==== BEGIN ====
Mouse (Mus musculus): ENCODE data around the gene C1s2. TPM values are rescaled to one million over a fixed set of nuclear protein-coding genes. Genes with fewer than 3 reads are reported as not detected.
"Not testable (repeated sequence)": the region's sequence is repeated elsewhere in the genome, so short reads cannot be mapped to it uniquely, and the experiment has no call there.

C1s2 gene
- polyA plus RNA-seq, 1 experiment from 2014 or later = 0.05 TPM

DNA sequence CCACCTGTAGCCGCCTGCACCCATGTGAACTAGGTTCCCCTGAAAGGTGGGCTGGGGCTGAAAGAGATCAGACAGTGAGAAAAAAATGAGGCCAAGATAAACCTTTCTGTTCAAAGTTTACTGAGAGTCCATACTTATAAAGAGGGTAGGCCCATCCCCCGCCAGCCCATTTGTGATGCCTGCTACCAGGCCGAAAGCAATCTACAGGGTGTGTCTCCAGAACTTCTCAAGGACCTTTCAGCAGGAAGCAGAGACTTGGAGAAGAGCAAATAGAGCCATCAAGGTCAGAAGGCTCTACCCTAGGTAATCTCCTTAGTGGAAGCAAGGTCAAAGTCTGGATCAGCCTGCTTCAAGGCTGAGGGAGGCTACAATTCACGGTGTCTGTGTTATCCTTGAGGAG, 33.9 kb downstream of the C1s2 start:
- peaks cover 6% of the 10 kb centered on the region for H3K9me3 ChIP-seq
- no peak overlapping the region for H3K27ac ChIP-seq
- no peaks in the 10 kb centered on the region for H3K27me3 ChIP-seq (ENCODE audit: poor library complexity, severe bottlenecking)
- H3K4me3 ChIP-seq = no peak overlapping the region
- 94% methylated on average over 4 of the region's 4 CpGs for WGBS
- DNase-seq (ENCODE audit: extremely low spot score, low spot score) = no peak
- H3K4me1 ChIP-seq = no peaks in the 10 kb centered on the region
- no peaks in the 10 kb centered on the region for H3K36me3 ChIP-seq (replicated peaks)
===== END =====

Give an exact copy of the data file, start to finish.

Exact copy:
Mouse (Mus musculus): ENCODE data around the gene C1s2. TPM values are rescaled to one million over a fixed set of nuclear protein-coding genes. Genes with fewer than 3 reads are reported as not detected.
"Not testable (repeated sequence)": the region's sequence is repeated elsewhere in the genome, so short reads cannot be mapped to it uniquely, and the experiment has no call there.

C1s2 gene
- polyA plus RNA-seq, 1 experiment from 2014 or later = 0.05 TPM

DNA sequence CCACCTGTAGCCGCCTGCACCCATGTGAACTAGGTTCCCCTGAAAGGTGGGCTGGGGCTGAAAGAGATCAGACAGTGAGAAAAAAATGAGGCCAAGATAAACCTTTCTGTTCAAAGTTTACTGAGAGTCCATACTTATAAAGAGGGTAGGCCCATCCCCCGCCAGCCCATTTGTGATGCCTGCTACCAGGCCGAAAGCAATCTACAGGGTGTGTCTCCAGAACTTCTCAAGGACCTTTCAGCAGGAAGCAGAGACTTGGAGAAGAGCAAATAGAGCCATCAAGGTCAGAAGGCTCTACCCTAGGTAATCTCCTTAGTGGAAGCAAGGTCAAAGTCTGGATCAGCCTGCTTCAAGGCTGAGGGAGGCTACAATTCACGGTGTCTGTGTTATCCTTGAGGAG, 33.9 kb downstream of the C1s2 start:
- peaks cover 6% of the 10 kb centered on the region for H3K9me3 ChIP-seq
- no peak overlapping the region for H3K27ac ChIP-seq
- no peaks in the 10 kb centered on the region for H3K27me3 ChIP-seq (ENCODE audit: poor library complexity, severe bottlenecking)
- H3K4me3 ChIP-seq = no peak overlapping the region
- 94% methylated on average over 4 of the region's 4 CpGs for WGBS
- DNase-seq (ENCODE audit: extremely low spot score, low spot score) = no peak
- H3K4me1 ChIP-seq = no peaks in the 10 kb centered on the region
- no peaks in the 10 kb centered on the region for H3K36me3 ChIP-seq (replicated peaks)